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I've written a simple helper function for my helper class that allows me to check if a substring is in a string.

With my function, you can supply either a single needle to check for, or an array of needles to check for. There is also a parameter that allows you to select if you want to check word boundries or not, and a parameter to allow you to choose if the search should be case sensitive or not.

public function inString($needle, $haystack, $checkBoundries = false, $caseSensitive = false) {
        if(is_array($needle) && count($needle) < 2) 
        {
            $needle = $needle[0];
        }       
        if(is_array($needle)) 
        {
            $pattern = "(".implode("|", $needle).")";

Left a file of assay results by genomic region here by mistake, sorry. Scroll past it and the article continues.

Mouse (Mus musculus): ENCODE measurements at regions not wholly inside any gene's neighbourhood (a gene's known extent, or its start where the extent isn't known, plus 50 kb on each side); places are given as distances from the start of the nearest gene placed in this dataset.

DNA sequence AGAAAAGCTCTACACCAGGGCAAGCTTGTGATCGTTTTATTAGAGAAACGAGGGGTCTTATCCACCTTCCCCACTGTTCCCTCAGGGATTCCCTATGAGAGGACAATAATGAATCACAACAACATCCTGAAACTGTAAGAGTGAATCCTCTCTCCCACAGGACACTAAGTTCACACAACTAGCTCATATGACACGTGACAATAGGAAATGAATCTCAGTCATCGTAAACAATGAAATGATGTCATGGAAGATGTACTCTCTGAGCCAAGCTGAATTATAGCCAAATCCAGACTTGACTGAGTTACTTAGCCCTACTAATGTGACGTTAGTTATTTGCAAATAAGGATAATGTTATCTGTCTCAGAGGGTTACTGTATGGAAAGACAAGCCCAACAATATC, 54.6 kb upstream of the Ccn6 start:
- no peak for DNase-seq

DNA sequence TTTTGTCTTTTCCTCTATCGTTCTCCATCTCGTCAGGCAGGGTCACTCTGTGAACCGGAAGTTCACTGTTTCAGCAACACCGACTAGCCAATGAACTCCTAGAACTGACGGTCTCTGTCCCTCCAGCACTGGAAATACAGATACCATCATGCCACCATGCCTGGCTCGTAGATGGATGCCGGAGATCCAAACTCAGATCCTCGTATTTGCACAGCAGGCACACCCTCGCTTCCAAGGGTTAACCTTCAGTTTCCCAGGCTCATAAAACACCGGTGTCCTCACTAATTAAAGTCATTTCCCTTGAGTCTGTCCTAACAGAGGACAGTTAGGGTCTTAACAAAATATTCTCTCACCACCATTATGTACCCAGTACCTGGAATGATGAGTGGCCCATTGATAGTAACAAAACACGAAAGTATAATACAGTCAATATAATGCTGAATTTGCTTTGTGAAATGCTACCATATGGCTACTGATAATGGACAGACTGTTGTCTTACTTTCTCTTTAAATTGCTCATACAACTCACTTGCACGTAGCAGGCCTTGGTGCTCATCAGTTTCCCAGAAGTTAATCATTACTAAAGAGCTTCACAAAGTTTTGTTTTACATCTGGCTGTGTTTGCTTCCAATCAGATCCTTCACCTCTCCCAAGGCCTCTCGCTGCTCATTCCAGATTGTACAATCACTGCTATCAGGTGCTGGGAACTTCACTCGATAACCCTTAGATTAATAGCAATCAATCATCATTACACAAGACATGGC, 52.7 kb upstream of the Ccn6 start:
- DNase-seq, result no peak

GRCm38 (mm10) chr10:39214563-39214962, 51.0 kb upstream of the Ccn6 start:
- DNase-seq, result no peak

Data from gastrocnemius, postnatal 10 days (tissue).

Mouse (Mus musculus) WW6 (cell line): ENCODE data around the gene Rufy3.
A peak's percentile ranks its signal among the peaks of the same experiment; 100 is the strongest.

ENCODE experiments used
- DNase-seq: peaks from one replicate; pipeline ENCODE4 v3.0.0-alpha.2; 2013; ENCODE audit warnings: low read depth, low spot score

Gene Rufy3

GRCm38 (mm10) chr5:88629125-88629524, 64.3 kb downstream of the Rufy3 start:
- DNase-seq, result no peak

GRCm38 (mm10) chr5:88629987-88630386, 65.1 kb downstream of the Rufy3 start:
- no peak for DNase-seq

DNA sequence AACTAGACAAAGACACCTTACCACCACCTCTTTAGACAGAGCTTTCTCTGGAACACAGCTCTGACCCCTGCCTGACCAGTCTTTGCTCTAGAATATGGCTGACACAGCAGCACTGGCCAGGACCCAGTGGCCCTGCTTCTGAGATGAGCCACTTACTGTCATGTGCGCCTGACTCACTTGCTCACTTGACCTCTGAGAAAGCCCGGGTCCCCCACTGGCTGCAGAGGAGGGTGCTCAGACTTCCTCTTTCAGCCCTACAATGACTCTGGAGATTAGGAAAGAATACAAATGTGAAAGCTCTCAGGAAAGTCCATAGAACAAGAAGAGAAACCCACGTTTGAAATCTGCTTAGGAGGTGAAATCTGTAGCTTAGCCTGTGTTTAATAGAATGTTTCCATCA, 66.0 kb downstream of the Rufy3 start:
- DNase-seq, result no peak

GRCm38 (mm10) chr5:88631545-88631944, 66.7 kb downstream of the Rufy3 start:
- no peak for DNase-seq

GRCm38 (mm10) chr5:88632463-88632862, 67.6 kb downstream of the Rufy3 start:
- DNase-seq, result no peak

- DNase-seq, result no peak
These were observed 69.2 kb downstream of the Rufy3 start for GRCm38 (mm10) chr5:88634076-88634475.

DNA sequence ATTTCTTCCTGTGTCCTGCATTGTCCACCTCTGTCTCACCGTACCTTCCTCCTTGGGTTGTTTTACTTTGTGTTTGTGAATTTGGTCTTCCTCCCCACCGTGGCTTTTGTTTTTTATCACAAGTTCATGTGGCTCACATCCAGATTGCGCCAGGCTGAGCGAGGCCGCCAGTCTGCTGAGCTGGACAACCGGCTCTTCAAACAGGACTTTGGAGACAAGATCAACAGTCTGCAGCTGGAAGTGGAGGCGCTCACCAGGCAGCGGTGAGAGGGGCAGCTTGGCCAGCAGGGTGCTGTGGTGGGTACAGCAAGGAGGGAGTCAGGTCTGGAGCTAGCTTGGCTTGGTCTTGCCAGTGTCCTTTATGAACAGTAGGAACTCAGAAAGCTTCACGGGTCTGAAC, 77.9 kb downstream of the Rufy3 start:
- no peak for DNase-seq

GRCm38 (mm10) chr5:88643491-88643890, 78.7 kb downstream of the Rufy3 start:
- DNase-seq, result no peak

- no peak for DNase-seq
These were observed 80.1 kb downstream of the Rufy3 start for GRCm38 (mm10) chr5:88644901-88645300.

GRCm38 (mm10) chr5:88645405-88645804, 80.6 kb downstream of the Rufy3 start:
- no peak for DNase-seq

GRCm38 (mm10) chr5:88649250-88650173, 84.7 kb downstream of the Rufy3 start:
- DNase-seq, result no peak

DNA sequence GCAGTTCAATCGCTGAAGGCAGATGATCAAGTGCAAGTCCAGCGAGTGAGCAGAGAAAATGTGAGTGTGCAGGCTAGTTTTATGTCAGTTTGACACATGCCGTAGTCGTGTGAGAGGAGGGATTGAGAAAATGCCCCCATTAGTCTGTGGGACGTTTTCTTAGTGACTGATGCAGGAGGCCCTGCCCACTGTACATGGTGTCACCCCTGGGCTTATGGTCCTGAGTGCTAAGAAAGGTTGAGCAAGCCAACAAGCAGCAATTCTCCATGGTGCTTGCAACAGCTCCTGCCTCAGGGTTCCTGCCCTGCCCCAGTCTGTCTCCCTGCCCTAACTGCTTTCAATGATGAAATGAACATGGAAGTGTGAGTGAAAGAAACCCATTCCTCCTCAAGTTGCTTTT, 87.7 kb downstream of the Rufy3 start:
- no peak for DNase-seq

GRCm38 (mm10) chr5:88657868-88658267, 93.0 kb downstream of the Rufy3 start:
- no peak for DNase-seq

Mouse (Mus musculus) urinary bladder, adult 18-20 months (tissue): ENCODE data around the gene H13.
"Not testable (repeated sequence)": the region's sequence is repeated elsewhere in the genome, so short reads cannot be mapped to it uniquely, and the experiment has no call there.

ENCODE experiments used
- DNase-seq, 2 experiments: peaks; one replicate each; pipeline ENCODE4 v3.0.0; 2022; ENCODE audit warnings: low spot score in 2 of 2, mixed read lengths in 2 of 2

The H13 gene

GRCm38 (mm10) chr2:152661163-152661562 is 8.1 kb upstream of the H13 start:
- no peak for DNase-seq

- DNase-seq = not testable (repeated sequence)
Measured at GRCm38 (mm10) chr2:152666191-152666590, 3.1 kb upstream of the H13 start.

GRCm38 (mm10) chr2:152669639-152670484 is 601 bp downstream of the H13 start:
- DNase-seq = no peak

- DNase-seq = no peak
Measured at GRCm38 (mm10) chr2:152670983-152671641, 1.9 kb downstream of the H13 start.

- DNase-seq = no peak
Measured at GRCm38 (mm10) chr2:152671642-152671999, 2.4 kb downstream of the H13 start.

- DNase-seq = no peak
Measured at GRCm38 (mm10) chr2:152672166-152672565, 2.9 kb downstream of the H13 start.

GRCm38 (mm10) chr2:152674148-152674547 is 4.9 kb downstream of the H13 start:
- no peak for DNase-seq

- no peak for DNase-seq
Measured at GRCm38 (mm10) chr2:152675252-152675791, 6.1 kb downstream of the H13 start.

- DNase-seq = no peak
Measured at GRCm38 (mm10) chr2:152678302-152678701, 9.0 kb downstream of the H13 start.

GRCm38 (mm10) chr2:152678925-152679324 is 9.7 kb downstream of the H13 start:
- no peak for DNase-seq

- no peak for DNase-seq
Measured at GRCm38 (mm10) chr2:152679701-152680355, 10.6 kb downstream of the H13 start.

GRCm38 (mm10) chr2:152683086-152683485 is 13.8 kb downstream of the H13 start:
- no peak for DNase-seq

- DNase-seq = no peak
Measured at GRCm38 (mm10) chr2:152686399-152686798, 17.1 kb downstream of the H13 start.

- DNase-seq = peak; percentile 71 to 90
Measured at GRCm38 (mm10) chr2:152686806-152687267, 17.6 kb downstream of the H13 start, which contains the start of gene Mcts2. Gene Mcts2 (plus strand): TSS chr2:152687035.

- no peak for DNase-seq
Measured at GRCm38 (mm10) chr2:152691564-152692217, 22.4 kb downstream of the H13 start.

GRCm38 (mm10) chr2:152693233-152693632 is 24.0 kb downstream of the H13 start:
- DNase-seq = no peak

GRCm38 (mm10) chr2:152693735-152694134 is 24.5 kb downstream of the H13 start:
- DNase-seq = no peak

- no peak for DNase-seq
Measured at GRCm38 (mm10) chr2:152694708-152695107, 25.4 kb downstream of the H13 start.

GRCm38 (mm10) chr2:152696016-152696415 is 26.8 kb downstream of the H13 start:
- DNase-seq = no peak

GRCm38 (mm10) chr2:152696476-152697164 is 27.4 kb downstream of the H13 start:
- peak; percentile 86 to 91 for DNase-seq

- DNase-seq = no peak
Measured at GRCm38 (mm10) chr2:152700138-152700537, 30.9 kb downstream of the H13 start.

if($checkBoundries) {
                $pattern = "(\b{$pattern}\b)";
            }
            $pattern = $caseSensitive ?  "/{$pattern}/" : "/{$pattern}/i";
            return preg_match($pattern, $haystack);
        }
        $pattern = $needle;
        if($checkBoundries) {
            $pattern = "(\b{$pattern}\b)";
        }
        $pattern = $caseSensitive ?  "/{$pattern}/" : "/{$pattern}/i";
        return preg_match($pattern, $haystack);
    }

I would love some advice or pointers for my function. Thank you!

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I like YourCommonSense's unconditional casting of $needle as an array.

bumperbox's advice on preg_quote() is good and necessary.

bumperbox's patterns will have the desired accuracy because word boundaries (spelled with an 'a') when used with alternatives (|) must wrap each alternative or the alternatives must be grouped. Otherwise, if you have a pattern like: /\bdog|cat|fish\b/ then doghouse, category, scat, and blowfish will be unintentionally matched. (Bad Pattern Demo) In this case, /\b(?:dog|cat|fish)\b/ takes fewer steps than /\bdog\b|\bcat\b|\bfish\b/.